Yes, our use of Applied Biosystems technologies spans several generations of research. A lot of it is very mundane, day-to-day usage that is so important for the progress of any molecular biology lab. For example, it wasn't so long ago that we were doing routine DNA sequencing in our own labs, and now we rely on Applied Biosystems standardized reagents and equipment in core facilities. We've also done a lot of high throughput real-time quantitative PCR over the years using Applied Biosystems technologies.
About two years ago, we started using some of the gene expression tools like the 1700 array series, which I don't think many other people in academics were using at the time. The high-quality data we have derived from those experiments has been instrumental to our understanding of neurogenesis mechanisms. We've even gone so far as to take the array design that was originally constructed and re-annotate it using updated bioinformatics. We just had an article accepted that presented some of our new bioinformatics based on the original designed array that Applied Biosystems produced.
Why do you continue to choose Applied Biosystems over other technologies?
There are several sources for some of the technologies we're using, but it's a no-brainer to turn to the technologies that we know we can depend on to get the job done. In my lab, we have a lot of experience with Applied Biosystems for things like real-time PCR, and adapting them for genomics testing takes so little effort on our part because the tools are already available and proven. So when a vendor tells us they're going to sell us cheaper reagents, I absolutely resist the urge because I know what it would cost me in terms of loss of productivity. At one point, I was using some other quantitative PCR kits for micro RNAs and very quickly switched back to the Applied Biosystems TaqMan® kit version as soon as it came out because of the immediate success and reliability of it.
Let's talk about the new Stem Cell Research Center in New Jersey. What are the goals of the Center, both in the near term and down the road?
The near-term goal is to get the use of embryonic stem cells up and running and available to a large number of basic researchers throughout New Jersey. The key is the validation and documentation of those cells using molecular techniques, and having a core facility to do that is absolutely crucial in getting the work off the ground.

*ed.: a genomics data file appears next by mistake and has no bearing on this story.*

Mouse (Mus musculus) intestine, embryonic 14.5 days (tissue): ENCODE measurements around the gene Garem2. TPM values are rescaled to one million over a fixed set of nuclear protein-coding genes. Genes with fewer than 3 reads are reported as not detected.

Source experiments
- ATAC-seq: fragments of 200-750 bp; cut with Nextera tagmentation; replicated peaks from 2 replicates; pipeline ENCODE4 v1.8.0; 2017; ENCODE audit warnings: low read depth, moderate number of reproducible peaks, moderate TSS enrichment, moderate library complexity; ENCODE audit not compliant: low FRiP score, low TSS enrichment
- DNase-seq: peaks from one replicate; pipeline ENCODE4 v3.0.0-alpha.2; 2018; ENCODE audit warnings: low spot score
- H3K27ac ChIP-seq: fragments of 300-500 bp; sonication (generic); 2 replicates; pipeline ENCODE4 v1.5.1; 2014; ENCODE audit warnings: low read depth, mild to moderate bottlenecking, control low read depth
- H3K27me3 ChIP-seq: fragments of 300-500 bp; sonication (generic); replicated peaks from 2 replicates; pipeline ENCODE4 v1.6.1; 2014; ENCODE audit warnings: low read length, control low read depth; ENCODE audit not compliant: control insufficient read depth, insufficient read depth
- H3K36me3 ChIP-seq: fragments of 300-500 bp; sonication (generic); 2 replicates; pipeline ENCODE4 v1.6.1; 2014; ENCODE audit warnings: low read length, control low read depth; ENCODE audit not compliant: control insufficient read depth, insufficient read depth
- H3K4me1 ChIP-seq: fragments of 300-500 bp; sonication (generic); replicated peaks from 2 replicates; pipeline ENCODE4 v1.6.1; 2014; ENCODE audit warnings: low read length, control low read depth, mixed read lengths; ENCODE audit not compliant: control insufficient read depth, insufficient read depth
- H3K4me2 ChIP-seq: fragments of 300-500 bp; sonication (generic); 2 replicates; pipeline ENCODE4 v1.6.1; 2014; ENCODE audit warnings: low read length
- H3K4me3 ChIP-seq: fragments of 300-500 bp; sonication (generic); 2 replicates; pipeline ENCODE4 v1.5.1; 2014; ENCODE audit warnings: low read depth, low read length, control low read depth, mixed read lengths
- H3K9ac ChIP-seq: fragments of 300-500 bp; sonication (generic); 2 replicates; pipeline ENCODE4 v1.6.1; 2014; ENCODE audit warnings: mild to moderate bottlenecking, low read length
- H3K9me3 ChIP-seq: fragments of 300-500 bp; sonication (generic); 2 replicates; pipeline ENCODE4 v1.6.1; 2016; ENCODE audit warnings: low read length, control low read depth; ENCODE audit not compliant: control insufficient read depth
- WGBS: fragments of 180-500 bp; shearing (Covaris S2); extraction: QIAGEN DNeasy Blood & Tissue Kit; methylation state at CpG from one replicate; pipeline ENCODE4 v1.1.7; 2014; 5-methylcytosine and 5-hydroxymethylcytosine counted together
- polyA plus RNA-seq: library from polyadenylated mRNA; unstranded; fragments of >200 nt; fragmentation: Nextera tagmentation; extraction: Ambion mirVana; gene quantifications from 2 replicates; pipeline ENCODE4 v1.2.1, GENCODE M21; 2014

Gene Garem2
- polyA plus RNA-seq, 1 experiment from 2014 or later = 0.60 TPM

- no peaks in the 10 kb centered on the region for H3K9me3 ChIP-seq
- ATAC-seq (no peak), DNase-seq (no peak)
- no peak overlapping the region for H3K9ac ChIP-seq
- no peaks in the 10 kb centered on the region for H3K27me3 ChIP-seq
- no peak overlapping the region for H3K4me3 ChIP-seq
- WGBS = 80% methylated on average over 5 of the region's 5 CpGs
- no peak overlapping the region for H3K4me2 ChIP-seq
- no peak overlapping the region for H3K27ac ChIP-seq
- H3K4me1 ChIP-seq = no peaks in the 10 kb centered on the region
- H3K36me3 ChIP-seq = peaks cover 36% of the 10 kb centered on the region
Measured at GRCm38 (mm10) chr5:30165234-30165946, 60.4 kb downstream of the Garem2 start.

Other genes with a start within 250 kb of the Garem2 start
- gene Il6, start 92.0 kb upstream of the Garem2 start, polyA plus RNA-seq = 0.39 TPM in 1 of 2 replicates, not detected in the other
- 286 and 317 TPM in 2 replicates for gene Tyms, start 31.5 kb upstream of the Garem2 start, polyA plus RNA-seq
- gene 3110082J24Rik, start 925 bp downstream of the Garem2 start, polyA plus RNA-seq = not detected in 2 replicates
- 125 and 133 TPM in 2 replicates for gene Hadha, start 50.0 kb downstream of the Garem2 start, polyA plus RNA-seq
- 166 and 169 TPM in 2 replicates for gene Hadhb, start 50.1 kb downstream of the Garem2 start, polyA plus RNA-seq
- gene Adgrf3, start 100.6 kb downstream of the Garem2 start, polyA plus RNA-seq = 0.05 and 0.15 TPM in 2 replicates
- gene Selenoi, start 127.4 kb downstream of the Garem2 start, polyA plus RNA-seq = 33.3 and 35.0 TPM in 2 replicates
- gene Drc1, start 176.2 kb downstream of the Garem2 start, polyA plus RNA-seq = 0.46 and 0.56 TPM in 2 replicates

The ultimate goal is to develop human therapies for neurotrauma and other neurological conditions by feeding promising cells and protocols into the Stem Cell Institute of New Jersey, which is envisioned as focusing on translational medicine. Based on an enormous amount of work from many, many research sites, it is clear that transplanted stem cells in one form or another have the potential to restore more function than any other single treatment. Combining stem cells with other strategies is likely to be the first round of truly successful therapies for spinal cord injury and neurotrama as well as some of the degenerative diseases including Parkinson's, Alzheimer's, and MS.
How will Applied Biosystems help you in your work there?
One component of the core Stem Cell Research Center facility at Rutgers will be to derive new, genetically defined cells discarded or donated from IVF usage. The second component will be to expand and validate those cultures prior to distribution to research groups. That validation process will use a number of Applied Biosystems products, including the genomics assays and gene expression assays we will need to show a) that these cells are what we say they are, b) how they relate to other stem cells from other sources, and c) how they can be reproducibly provided to other researchers. As basic scientists, we don't normally think about FDA approval, but that is what is down the road and Applied Biosystems will help us prepare for that eventuality.